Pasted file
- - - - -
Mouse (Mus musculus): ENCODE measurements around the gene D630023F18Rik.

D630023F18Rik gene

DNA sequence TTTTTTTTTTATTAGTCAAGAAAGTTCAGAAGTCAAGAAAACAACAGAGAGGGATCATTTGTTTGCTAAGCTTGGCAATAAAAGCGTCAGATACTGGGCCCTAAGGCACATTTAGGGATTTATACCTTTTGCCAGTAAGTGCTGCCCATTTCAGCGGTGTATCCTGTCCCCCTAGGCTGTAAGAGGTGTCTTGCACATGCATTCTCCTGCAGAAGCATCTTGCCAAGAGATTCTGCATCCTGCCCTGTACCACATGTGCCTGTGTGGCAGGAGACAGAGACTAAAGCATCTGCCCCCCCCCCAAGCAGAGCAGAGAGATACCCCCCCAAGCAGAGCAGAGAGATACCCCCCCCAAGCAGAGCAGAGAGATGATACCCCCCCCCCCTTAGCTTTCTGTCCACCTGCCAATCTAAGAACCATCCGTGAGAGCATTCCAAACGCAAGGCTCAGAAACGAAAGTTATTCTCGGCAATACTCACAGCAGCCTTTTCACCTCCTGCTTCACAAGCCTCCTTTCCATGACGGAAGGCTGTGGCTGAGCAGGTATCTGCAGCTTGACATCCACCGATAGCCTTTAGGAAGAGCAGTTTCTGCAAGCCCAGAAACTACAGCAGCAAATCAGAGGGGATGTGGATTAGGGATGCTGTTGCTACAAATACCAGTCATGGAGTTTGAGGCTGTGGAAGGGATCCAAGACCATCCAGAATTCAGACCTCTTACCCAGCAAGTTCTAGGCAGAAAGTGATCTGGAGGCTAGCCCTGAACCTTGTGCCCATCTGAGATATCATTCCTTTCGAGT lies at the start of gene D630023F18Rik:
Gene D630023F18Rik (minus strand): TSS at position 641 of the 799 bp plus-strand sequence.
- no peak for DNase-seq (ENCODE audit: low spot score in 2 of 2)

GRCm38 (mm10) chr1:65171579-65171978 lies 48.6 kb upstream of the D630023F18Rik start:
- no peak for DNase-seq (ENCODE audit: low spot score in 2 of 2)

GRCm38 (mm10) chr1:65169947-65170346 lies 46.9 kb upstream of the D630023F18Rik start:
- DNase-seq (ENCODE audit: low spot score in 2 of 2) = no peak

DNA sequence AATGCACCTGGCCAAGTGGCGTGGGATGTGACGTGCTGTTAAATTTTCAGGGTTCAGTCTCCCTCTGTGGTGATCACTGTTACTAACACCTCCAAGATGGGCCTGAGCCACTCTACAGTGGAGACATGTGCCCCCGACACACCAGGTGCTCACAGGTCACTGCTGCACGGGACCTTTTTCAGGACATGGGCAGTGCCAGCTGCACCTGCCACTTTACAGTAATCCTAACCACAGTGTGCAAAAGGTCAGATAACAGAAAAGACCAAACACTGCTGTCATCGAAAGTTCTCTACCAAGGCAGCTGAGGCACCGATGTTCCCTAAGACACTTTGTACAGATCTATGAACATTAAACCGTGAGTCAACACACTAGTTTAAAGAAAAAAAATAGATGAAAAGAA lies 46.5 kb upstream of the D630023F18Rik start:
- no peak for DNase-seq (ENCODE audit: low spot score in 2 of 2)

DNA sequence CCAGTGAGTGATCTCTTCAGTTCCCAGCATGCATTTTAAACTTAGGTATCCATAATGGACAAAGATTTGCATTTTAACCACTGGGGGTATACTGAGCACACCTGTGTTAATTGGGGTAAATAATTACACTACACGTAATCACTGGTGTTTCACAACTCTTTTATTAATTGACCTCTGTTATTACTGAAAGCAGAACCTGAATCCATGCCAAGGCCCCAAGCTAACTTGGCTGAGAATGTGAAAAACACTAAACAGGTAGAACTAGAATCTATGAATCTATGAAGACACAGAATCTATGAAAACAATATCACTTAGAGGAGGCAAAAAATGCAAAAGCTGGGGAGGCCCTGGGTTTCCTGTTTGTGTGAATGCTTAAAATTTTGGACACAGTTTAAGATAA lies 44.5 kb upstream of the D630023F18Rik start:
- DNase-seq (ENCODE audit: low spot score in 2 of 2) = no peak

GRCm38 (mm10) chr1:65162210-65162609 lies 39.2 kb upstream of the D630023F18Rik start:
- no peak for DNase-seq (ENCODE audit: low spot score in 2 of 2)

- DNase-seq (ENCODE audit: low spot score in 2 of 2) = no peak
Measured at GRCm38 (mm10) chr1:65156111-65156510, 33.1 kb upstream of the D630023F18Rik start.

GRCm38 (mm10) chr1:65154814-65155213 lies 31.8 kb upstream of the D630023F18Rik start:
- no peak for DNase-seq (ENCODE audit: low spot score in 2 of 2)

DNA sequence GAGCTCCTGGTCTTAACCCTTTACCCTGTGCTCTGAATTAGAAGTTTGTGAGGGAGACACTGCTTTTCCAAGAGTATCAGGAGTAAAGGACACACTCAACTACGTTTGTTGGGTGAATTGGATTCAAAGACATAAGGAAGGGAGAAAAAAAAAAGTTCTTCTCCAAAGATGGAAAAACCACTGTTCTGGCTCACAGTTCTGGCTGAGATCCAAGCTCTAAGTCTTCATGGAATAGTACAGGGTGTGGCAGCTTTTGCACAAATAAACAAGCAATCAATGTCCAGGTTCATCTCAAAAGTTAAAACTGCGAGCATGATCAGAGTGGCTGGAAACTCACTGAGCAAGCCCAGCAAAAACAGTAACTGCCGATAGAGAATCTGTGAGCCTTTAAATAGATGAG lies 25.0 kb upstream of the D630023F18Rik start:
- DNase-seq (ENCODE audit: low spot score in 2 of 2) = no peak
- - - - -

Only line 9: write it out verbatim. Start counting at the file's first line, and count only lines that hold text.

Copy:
- DNase-seq (ENCODE audit: low spot score in 2 of 2) = no peak